Look at TUTORIAL.SCE and find the start of the response table. It starts with the line:-

/PRO  0...
For the moment ignore the other entries and consider the first entry only:
I    _    INVEN
the two words "I" & "_" indicate the Verb and Noun respectively of the LS that this entry can deal with. Now I is a conversion noun (as we saw in the section on vocabulary) which means if it is the only word the player types in a phrase, it will become the Verb for the LS. The underline (_) indicates that the Noun is not important in this entry. What this means in simple terms is that if the player types I on its own PAW will match it up with the first entry in the response table and carry out that entry as described next. In order to carry out the entry, PAW will execute each of the condacts (commands) in the list which follows. Now the first entry contains only one condact;

INVEN is an action (the act part of the word condact!). It is an action because it carries out the act of listing the objects the player is carrying and wearing on the screen, you do not need to worry how INVEN does this it just does.

When you typed I (or INVENTORY which is synonymous remember) during testing the game, it was this entry in response that caused something to happen because a logical sentence of "I _" was created by the parser, which PAW then found matched the first entry in the response table.

INVEN, once it has listed any objects you are carrying, instructs PAW it has 'done' something, when PAW discovers this it asks the parser for another LS, which the parser provides by decoding the next phrase in the players input, PAW gets this LS and checks it against the entries in response and so on. This 'loop' is shown in diagram 2 in the form of a flowchart which you should follow from the box marked 'start'. The loop is slightly more complex than the diagram might lead you to believe and a complete one is given in the technical guide, but diagram 2 will do for now.

We advise you to reread the above paragraphs and study the diagram until you are happy with the way PAW operates on LS's before proceeding.

diagram 2

Let's consider the second entry in response:

as you might have worked out this entry deals with the phrase TAKE INVENTORY (GET is a synonym of TAKE and I is a synonym of INVENTORY). This deals with another way the player might request a list of the objects he has with him.

We will skip the next few entries and move onto:

QUIT  _     QUIT
Now, QUIT is a Verb in the vocabulary. As the minimum valid phrase is a Verb, if QUIT is typed on its own by the player then the parser will generate an LS of "QUIT _". On searching through the response table PAW will find the above entry and start to carry out the condacts that follow;

QUIT is a condition, (the cond part of the word condact). Do not confuse the Verb QUIT in the vocabulary with the condition QUIT. If you were to make STOP a synonym of QUIT and then delete the word QUIT from the vocabulary, then the player would have to type STOP to end the game, but the condition QUIT would still be carried out i.e. the entry would then read:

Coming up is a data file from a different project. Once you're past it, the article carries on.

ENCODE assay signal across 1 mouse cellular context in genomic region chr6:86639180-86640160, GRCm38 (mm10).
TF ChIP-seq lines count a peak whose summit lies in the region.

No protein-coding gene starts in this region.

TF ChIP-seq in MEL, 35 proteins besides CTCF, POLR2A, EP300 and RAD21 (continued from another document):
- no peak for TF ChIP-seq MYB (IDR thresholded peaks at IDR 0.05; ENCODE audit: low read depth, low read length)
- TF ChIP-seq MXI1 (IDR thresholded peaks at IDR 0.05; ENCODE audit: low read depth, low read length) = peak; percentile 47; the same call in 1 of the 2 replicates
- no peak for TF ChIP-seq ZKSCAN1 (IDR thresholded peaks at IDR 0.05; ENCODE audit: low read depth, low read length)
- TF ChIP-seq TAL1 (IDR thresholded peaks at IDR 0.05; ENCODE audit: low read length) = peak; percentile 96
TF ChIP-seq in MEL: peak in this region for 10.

STOP  _     QUIT
A condition merely decides if PAW should carry out the next condact in the list. QUIT determines if the next condact should be carried out by asking the player "Are you sure?". If they reply "NO" then QUIT tells PAW it has 'done' something which causes PAW to go and get another LS (i.e. it stops the QUIT) this is slightly different to the normal way a condition works as you will see later. If the player types "YES" then QUIT does nothing and allows PAW to look at the next condact in sequence which is TURNS.

TURNS is an action, which prints "You have taken x turn(s)." on the screen where x is the number of phrases that PAW has carried out since the player started the game. Despite the fact it has done something it does not tell PAW to stop looking at condacts and it proceeds to look at the next condact END.

END is a special action, which prints "Would you like another go?" on the screen. If the player types "YES" then END will cause the game to be restarted with all objects restored to their required position and so on. Otherwise END exits the program.

Note that you should always have an END action somewhere in the game (if you should happen to remove the QUIT entry that is) or you may not be able to exit the program very easily.

The other entries that are present in the response table deal with a number of other standard commands that the player of an adventure will usually need. The condacts used in the other entries are discussed below. You may be wondering why these entries are in the table and not part of PAW if they are needed in every game. Well apart from the fact it is easier to make them a table entry, your game might not need them and as they are a table entry they can be deleted.